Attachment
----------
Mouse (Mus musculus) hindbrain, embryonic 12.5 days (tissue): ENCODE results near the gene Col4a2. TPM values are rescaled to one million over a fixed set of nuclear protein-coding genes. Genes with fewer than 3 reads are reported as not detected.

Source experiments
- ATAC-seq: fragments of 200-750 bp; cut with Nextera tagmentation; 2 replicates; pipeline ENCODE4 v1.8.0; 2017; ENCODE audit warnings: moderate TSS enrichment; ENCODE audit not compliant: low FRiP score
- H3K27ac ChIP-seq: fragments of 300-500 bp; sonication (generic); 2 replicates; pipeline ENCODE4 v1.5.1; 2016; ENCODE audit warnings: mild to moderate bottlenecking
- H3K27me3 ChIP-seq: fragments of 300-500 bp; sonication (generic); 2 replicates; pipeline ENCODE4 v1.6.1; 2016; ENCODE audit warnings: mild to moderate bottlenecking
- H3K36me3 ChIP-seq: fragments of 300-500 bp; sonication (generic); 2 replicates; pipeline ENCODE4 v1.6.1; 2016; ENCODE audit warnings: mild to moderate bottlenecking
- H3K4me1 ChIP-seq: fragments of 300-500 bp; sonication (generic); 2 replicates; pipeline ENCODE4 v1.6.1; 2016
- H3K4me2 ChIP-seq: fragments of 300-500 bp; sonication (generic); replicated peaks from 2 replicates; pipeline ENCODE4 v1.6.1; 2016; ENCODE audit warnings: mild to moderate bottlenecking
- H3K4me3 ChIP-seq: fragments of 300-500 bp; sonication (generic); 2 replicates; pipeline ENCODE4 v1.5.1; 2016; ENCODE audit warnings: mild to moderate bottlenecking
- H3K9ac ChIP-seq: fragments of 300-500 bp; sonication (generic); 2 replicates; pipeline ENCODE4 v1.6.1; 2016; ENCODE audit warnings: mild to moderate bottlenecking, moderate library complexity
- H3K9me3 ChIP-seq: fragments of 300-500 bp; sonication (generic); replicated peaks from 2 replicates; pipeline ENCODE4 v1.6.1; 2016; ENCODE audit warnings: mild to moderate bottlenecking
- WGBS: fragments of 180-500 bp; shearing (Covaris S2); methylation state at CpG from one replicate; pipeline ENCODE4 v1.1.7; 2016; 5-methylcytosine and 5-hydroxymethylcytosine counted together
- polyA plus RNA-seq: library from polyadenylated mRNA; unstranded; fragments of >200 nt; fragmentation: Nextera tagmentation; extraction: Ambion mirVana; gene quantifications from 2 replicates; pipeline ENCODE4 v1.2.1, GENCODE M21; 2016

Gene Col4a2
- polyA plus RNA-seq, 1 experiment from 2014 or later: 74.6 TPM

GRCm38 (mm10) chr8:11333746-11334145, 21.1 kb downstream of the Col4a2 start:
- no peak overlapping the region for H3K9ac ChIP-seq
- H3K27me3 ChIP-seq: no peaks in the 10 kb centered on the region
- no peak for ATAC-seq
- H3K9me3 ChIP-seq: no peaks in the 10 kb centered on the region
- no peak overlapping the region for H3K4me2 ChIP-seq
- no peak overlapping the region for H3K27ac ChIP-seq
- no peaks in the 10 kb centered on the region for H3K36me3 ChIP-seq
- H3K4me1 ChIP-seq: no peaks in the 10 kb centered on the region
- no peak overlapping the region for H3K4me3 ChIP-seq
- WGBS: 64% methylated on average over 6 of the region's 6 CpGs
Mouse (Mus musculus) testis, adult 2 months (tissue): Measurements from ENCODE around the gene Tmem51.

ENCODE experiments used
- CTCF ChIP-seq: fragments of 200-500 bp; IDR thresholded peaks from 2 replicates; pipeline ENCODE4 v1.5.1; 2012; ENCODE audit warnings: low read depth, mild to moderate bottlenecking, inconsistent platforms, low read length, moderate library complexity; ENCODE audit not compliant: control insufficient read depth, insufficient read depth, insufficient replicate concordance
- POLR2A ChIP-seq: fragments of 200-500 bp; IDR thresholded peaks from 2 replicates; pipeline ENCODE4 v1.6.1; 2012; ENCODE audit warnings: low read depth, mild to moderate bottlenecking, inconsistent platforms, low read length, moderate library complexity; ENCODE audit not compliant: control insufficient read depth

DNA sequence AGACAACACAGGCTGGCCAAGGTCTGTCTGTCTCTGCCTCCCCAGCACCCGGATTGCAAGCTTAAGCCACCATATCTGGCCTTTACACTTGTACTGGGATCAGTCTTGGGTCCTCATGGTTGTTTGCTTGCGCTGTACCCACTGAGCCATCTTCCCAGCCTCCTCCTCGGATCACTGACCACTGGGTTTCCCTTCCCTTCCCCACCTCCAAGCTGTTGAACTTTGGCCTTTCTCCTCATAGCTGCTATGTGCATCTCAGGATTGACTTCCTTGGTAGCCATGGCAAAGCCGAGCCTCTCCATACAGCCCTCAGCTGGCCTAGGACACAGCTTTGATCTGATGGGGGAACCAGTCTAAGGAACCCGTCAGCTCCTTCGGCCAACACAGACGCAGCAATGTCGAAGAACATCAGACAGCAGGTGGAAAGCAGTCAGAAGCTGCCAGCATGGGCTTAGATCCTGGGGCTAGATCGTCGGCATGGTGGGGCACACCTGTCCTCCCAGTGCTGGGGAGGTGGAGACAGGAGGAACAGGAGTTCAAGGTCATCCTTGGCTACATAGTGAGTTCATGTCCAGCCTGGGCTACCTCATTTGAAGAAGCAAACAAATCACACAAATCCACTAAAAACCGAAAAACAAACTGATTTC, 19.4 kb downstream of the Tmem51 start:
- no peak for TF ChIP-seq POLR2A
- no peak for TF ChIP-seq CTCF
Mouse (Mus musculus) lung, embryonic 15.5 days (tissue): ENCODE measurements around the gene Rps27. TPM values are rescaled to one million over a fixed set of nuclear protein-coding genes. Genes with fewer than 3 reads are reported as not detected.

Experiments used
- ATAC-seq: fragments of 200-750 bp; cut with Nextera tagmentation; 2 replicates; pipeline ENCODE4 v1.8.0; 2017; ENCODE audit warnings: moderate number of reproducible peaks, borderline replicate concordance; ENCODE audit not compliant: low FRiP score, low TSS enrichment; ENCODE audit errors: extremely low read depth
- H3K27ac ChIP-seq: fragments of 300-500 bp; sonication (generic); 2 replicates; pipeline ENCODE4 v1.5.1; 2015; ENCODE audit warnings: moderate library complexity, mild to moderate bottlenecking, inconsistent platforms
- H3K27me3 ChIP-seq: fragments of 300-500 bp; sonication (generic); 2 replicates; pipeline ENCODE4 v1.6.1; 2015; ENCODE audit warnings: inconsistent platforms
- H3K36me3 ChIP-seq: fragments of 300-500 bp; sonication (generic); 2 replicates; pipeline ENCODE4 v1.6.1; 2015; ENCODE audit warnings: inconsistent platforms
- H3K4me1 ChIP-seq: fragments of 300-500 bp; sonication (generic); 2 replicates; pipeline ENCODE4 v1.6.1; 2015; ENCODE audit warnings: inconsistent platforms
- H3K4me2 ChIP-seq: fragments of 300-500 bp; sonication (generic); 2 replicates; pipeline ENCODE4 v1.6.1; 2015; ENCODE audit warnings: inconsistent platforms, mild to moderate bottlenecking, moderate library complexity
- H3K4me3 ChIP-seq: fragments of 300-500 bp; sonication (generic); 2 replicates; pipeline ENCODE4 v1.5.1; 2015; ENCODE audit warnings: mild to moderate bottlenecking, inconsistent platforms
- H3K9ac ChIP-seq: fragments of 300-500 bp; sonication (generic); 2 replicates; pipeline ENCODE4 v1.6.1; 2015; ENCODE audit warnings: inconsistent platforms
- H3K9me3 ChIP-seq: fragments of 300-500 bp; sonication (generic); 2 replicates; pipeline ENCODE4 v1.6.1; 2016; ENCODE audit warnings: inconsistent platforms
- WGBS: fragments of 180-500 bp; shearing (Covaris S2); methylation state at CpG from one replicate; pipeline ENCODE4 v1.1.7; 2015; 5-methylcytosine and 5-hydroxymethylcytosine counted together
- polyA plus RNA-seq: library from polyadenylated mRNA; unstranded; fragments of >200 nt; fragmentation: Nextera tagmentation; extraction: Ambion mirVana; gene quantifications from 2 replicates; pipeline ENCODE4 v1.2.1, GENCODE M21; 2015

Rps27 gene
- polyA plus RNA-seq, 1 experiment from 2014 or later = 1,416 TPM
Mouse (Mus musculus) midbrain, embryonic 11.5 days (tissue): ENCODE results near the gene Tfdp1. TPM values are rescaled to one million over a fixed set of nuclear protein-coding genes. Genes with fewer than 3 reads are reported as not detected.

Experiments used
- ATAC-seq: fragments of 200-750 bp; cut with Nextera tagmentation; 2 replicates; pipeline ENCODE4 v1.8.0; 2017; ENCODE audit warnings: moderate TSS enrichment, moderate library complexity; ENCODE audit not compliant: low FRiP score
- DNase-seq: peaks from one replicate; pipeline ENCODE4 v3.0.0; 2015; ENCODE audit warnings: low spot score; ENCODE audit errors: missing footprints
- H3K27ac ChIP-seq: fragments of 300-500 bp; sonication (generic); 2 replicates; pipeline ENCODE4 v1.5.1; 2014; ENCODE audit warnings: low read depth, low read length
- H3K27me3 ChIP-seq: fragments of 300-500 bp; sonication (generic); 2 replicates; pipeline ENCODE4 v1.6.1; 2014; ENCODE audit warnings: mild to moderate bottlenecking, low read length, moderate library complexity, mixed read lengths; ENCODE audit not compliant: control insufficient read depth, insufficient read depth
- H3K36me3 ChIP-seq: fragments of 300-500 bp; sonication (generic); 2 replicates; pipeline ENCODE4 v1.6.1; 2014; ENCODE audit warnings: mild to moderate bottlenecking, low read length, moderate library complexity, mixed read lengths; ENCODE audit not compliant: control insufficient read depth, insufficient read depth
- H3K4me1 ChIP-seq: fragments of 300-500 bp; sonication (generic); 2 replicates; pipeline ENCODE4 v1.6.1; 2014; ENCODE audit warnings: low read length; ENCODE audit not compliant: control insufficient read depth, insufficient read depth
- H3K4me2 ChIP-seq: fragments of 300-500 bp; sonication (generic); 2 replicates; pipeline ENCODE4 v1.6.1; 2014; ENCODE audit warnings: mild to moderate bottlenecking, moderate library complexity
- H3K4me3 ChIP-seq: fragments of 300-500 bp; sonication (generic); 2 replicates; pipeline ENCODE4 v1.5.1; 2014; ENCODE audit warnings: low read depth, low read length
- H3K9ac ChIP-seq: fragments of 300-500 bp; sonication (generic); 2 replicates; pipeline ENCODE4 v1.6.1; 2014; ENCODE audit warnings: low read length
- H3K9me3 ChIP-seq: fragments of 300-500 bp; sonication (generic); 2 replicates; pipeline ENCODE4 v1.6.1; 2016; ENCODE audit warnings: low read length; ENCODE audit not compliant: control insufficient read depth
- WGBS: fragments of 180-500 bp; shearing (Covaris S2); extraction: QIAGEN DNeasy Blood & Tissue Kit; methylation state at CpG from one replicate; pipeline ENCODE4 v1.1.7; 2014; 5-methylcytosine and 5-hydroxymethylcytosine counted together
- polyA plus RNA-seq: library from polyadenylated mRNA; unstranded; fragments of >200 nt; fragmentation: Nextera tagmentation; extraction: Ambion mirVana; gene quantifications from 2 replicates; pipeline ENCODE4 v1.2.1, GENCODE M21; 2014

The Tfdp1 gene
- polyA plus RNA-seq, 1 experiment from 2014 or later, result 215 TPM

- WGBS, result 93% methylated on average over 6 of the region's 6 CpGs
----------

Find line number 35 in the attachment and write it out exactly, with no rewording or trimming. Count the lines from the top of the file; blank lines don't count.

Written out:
Experiments used